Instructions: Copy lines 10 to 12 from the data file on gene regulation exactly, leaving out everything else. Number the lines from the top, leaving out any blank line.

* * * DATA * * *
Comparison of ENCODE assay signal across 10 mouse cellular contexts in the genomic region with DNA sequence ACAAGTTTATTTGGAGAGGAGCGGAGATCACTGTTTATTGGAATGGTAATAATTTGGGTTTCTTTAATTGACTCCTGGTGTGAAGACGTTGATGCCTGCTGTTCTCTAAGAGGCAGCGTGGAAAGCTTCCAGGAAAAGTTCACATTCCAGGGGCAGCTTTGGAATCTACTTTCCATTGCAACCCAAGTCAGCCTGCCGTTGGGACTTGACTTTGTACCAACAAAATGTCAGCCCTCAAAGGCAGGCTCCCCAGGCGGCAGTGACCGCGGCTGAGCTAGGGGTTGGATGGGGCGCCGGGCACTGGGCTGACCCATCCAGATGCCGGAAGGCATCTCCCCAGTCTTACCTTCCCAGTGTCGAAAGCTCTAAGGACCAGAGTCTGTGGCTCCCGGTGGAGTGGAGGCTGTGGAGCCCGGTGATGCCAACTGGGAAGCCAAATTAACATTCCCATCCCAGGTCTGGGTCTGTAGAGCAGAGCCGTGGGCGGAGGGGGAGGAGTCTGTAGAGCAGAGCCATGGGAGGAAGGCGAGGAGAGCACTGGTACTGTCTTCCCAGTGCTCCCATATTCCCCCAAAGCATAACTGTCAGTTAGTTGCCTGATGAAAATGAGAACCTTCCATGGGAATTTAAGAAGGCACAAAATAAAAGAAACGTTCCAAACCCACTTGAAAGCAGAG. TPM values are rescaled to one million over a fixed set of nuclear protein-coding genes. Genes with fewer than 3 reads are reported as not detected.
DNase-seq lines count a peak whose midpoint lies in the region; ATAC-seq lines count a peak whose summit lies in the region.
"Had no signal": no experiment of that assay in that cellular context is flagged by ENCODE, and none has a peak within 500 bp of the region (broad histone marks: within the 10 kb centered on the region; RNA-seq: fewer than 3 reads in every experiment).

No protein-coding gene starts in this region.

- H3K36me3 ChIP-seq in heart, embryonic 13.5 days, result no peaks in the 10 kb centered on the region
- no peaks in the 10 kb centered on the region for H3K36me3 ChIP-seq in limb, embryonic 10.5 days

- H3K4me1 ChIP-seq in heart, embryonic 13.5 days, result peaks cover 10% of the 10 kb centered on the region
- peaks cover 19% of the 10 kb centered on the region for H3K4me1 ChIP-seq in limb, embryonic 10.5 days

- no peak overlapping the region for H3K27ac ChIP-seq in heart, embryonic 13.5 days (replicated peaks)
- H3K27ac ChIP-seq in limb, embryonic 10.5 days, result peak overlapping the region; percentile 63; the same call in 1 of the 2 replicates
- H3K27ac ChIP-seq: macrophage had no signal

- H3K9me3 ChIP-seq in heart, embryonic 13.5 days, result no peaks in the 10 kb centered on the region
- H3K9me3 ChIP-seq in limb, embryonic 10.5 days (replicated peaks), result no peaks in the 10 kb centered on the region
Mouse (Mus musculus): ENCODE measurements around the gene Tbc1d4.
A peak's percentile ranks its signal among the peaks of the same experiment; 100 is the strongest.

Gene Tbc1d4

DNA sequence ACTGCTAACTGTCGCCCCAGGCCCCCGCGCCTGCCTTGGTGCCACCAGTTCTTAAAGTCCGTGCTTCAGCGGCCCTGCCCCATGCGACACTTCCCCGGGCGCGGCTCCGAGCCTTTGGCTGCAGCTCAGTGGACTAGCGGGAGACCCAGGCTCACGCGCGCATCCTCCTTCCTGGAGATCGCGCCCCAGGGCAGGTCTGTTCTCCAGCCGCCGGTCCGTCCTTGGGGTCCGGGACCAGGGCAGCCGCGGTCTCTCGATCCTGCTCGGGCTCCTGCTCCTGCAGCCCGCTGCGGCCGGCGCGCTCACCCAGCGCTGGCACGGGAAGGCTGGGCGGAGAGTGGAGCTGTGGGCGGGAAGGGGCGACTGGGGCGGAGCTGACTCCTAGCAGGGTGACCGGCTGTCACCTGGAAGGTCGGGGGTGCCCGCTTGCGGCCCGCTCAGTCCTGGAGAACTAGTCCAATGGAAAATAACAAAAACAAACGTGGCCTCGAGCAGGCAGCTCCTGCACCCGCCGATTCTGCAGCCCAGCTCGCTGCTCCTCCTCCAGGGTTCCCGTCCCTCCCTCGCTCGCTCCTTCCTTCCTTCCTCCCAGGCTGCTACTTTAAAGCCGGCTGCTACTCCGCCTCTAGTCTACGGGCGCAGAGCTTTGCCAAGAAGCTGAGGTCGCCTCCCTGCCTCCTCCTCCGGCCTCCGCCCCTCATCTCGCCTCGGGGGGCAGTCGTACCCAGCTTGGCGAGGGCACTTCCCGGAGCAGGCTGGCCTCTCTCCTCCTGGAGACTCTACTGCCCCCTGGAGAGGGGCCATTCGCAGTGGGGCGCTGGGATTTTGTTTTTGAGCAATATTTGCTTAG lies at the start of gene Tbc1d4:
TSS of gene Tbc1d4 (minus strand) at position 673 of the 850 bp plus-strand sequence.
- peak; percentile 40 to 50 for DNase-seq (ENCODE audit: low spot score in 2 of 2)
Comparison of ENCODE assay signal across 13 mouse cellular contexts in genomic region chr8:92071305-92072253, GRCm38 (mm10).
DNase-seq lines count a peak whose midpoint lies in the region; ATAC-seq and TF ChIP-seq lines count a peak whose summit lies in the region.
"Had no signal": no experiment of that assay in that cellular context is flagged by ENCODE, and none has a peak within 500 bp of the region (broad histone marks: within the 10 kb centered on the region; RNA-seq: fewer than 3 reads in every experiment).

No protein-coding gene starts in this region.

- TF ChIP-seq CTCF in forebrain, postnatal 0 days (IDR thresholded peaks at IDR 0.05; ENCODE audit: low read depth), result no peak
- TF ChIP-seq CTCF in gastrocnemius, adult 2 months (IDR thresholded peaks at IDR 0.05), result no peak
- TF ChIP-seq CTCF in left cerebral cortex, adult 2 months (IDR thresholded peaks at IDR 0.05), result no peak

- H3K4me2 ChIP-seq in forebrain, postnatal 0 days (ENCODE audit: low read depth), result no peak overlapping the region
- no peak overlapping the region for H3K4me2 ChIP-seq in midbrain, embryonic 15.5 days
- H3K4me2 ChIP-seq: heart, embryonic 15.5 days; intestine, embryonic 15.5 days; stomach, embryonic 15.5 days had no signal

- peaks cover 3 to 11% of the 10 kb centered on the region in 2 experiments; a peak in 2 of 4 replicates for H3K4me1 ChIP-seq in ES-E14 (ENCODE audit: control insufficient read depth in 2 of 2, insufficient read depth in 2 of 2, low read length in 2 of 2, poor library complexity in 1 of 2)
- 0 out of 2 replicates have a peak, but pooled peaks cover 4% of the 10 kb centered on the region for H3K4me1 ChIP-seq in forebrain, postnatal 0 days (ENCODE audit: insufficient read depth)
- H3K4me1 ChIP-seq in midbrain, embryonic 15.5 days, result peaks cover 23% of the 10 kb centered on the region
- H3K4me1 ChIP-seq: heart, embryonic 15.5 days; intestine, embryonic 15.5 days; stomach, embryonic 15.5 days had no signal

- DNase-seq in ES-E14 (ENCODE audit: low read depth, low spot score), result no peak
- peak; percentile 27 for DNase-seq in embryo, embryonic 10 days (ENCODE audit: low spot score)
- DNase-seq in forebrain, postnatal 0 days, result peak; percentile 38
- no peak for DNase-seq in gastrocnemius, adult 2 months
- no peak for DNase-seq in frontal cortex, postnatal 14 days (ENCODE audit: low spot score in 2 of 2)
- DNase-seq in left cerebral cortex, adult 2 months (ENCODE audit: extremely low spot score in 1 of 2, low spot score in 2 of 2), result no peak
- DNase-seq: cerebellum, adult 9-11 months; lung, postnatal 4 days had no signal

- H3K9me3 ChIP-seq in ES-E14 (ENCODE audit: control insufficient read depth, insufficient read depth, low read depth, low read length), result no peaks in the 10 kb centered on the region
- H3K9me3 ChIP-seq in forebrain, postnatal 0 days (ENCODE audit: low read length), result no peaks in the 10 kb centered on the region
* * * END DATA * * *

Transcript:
- H3K27ac ChIP-seq in limb, embryonic 10.5 days, result peak overlapping the region; percentile 63; the same call in 1 of the 2 replicates
- H3K27ac ChIP-seq: macrophage had no signal

- H3K9me3 ChIP-seq in heart, embryonic 13.5 days, result no peaks in the 10 kb centered on the region